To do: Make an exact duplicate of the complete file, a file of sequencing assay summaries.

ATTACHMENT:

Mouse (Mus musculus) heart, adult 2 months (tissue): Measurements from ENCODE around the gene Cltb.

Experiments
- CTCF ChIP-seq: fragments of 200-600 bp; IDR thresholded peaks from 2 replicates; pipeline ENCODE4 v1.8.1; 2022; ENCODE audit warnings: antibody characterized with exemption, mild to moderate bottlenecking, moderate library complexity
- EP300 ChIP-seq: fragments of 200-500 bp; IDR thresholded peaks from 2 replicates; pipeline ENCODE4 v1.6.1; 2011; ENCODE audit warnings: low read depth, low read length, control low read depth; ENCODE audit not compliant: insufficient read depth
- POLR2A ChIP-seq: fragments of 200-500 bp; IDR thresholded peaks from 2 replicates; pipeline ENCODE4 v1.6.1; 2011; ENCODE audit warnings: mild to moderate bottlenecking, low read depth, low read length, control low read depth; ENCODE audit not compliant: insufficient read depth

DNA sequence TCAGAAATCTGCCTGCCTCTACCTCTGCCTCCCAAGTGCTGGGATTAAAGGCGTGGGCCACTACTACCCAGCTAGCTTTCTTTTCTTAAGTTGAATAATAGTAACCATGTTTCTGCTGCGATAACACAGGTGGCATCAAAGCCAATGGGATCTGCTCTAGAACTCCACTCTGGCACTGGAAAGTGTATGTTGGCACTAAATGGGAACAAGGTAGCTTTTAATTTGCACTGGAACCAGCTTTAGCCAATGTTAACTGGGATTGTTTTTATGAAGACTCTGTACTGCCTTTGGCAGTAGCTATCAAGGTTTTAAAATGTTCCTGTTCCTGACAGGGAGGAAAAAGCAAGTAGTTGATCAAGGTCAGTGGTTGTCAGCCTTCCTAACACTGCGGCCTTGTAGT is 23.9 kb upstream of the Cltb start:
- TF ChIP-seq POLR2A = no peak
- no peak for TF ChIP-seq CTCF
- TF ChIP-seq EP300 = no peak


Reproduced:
Mouse (Mus musculus) heart, adult 2 months (tissue): Measurements from ENCODE around the gene Cltb.

Experiments
- CTCF ChIP-seq: fragments of 200-600 bp; IDR thresholded peaks from 2 replicates; pipeline ENCODE4 v1.8.1; 2022; ENCODE audit warnings: antibody characterized with exemption, mild to moderate bottlenecking, moderate library complexity
- EP300 ChIP-seq: fragments of 200-500 bp; IDR thresholded peaks from 2 replicates; pipeline ENCODE4 v1.6.1; 2011; ENCODE audit warnings: low read depth, low read length, control low read depth; ENCODE audit not compliant: insufficient read depth
- POLR2A ChIP-seq: fragments of 200-500 bp; IDR thresholded peaks from 2 replicates; pipeline ENCODE4 v1.6.1; 2011; ENCODE audit warnings: mild to moderate bottlenecking, low read depth, low read length, control low read depth; ENCODE audit not compliant: insufficient read depth

DNA sequence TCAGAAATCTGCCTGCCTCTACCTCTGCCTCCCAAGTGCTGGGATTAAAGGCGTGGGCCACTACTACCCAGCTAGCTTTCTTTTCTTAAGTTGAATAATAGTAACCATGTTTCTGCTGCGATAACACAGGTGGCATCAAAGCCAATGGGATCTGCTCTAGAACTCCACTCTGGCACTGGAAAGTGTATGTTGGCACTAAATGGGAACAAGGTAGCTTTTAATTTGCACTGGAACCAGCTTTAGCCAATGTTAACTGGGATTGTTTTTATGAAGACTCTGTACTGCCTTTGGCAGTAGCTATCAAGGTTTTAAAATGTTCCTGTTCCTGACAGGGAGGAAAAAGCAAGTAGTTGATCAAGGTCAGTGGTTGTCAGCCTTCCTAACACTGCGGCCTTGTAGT is 23.9 kb upstream of the Cltb start:
- TF ChIP-seq POLR2A = no peak
- no peak for TF ChIP-seq CTCF
- TF ChIP-seq EP300 = no peak